Posted by Allan Gillard
December 4, 2007 1:17 AM

2 - Jerry Goerz:

A armed Taser in close proximity to a 2-way radio can fire unexpectedly.

Posted by Jerry Goerz
December 5, 2007 10:39 PM

3 - Fred Mallard:

This test is totally bogus.
They never tested a taser. Read it again!
Skin resistance on humans exposed to high voltage is generally understood to be 75 ohms not 400 ohms.
Pigs are not humans they have much more fat surrounding there hearts.
The winner is that graph. Take these numbers of a real test done in the UK and plot them on that graph. Plot
51.8 mA ( M26) and 27.1 mA ( X26 ) on those graphs.

In that corner over there we have tests like this.
In this corner over here we have 310 bodies.
Any Questions?

Posted by Fred Mallard
December 24, 2007 9:14 AM

4 - Concerned citizen:

The section written by Mr. Kroll is very misleading. It amounts to corporate propaganda and I'm ashamed of IEEE Spectrum being associated with it.

Please note that Mr. Kroll is not simply a director of Taser; he also recently sold off about half of his Taser stock pocketing $413,500. This level of financial involvement in the company should be made very clear.

If what Kroll is saying about taser safety were true, then we wouldn't be seeing the relatively large number of 'unexplained' deaths associated with being tasered, and the flurry of lawsuits and other legal maneuvers by Taser to try to keep them that way.

If what he is saying was true, then you could manually insert (fully) the X26 barbs into Mr. Kroll's chest with the positioning shown to be most lethal in pigs, duct tape the trigger down, and let it run until the batteries wear out. I suggest that we try this experiment on all Taser senior staff as soon as possible. I'm sure that they'll all be fine.

These concerns are back-up by independent studies that tend to find more problems than those studies where Taser is involved. There have been several recent studies that indicate that ventricle fibrillation can occur in swine when the barbs are positioned across the chest (Valentino et al, and several others).

Why does the Spectrum article step so carefully around the actual peak current? I calculated it to be at least one ampere, but then read somewhere else that the peak current is actually several amperes (3A in the case of the X26, 15A in the case of the M26). Even this is apparently based on a human model (simple 400 ohms) that probably doesn't reflect the worst case.

If tasers were actually being used as a strict replacement for an officer's gun, then all this concern about the exact level of safety would be completely irrelevant. But, as everyone knows, the taser devices are commonly being used as a pain-compliance device, or as an on-the-spot extra-judicial corporal punishment devices. This misuse stems from them being falsely marketed as being perfectly safe.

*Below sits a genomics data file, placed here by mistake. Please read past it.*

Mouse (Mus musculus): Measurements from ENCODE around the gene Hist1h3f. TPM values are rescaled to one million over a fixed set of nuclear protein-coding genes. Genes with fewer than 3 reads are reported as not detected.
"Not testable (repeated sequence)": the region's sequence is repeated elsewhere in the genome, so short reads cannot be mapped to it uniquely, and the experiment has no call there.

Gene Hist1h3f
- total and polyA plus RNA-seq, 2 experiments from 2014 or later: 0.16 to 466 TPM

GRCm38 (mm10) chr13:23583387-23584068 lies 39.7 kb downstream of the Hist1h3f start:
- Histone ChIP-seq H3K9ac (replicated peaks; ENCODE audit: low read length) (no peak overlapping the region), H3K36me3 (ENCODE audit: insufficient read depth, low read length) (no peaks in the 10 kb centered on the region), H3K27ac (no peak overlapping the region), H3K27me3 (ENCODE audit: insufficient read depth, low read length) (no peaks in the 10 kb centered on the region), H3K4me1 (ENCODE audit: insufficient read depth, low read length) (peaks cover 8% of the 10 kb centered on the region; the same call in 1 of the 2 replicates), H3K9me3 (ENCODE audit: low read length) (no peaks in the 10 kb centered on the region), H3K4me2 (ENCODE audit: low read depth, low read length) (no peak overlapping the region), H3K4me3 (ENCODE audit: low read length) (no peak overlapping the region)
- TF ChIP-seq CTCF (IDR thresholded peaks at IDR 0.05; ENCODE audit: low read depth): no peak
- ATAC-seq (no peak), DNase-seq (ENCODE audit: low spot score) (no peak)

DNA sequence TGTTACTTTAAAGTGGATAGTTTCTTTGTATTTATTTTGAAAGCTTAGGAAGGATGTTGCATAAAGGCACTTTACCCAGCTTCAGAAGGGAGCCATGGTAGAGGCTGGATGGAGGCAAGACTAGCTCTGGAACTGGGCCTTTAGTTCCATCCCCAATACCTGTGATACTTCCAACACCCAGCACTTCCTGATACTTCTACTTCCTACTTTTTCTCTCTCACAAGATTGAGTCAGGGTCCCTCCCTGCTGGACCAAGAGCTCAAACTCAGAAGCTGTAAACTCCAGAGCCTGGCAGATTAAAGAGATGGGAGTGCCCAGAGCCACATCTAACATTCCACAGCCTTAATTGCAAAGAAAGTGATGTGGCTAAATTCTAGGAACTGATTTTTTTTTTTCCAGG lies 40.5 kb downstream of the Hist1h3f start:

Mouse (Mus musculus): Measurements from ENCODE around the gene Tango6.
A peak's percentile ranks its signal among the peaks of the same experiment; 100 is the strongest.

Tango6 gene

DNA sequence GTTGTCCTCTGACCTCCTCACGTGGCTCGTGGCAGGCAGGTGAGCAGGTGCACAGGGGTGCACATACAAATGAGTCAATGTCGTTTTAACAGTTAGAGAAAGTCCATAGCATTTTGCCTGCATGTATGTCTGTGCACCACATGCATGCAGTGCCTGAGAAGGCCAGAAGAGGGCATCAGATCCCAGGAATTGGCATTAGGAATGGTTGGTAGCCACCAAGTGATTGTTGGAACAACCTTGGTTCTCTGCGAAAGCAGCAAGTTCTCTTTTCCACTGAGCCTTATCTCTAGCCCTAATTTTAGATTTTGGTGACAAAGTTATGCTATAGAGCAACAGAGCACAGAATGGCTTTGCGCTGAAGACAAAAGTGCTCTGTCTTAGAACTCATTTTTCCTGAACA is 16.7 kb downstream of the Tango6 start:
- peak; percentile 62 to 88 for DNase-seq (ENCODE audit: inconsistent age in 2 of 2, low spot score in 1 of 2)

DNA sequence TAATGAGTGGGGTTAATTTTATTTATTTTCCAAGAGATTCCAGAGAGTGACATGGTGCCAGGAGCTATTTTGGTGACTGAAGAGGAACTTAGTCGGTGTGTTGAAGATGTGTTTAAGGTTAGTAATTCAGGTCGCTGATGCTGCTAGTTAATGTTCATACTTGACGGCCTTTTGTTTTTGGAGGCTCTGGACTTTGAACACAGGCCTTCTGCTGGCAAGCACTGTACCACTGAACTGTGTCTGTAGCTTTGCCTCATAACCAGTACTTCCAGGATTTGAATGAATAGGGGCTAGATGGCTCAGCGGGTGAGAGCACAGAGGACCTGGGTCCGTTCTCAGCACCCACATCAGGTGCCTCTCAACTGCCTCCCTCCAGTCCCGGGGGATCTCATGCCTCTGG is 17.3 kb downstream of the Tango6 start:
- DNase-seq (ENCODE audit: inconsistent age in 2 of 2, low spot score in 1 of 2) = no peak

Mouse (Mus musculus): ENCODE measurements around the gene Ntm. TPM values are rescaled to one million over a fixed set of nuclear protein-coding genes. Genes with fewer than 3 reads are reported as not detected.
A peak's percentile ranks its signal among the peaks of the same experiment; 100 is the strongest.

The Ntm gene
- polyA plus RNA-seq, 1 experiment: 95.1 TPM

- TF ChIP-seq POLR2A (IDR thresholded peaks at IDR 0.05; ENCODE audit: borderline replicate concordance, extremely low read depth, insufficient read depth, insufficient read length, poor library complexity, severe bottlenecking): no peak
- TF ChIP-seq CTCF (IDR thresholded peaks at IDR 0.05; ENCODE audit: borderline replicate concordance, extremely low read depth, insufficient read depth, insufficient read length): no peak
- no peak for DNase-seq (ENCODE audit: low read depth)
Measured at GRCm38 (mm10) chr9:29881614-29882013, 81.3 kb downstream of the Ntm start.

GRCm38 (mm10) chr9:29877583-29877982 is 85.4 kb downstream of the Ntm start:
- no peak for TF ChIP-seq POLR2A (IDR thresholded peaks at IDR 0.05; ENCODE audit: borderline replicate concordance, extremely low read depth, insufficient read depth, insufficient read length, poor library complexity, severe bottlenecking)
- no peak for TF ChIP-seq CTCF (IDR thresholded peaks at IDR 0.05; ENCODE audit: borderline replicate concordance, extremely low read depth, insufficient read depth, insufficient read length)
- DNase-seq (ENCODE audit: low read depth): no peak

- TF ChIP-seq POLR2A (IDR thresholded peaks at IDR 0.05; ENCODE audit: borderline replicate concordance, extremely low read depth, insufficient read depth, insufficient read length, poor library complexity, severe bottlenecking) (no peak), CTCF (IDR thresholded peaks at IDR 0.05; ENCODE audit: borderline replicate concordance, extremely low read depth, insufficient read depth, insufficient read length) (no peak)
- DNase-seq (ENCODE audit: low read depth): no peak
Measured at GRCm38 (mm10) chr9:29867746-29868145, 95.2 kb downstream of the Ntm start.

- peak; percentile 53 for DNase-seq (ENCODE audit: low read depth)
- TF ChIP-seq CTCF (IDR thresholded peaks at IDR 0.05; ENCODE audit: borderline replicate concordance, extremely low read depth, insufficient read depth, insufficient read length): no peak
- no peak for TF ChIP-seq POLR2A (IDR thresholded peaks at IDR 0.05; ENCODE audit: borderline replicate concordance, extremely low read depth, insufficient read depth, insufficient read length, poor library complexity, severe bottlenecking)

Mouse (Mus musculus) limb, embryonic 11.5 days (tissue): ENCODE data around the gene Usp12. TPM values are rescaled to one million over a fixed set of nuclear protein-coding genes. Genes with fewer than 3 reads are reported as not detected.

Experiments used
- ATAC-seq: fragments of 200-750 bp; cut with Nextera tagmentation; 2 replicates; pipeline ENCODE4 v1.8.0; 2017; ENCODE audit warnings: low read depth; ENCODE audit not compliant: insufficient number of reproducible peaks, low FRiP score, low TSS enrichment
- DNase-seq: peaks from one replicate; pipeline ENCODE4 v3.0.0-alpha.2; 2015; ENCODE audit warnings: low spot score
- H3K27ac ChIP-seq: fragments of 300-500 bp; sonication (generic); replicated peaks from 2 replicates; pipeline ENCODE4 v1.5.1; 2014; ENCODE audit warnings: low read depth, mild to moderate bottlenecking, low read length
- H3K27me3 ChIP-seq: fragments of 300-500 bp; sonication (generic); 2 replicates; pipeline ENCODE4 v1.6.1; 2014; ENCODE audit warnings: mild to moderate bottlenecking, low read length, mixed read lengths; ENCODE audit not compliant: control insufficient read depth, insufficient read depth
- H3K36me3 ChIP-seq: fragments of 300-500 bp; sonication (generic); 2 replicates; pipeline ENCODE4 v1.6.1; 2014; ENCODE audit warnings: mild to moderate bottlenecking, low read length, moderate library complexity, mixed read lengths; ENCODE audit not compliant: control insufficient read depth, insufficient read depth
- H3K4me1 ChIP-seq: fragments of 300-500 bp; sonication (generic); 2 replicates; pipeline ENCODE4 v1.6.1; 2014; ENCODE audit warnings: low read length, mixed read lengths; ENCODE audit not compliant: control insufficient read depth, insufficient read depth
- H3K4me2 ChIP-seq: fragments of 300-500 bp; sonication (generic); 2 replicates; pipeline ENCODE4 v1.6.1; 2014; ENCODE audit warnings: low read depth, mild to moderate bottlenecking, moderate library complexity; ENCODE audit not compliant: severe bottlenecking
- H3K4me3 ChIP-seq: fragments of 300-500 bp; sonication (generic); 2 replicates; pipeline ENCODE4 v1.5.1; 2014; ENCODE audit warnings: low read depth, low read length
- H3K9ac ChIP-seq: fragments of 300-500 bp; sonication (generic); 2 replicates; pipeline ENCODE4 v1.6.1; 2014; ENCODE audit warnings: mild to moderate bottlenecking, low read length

This conclusion is backed-up by a CBC News investigation that revealed that tasers do not actually reduce the number of police shootings.

The RCMP watchdog (Kennedy) issued a stern report recommending significant changes in the allowed usages of tasers in Canada. The Canadian public is pretty much up-in-arms about the recent taser-related deaths in Canada. There have been 20 so far, and several in quick succession in late-2007.

There are also other questions that Taser will have to answer sooner or later:

Why does Taser design the devices so that they can be triggered continuously for 2 minutes and 49 seconds as in the case of the late Maurice Cunningham?

Why does Taser assert that "...the taser is safe for use on anyone weighing 60 pounds or more..." (children)?

In a recent case, "...Taser argued that it did not know that the muscle contractions produced by the weapon were strong enough to cause a fracture." So the public are part of the beta testing process?

Why does the article not acknowledge that 'unlikely' multiplied by 226,300 usages per year (620 per day x 365) equals certainty at least several times per year? That's the thing with statistics: 'unlikely' times big numbers becomes CERTAINTY.

Did you (Mr. Kroll) ever write an e-mail that stated, "...apparently solved the energy problem by getting 704 watts out of a TASER device powered by a 30 watt pack of 8 AA cells."? If so, then back to school.

I could go on all day, but this rant should be sufficient to make the point.

I am not going to provide my name nor e-mail address because Taser has already been shown to be lawsuit-happy. I don't want to be dragged into that mess if I can avoid it. But I will not remain silent in the face of this sort of propaganda.

I trust that my points and questions remain valid even in the desire to avoid being sued.

Posted by Concerned citizen
January 3, 2008 8:23 PM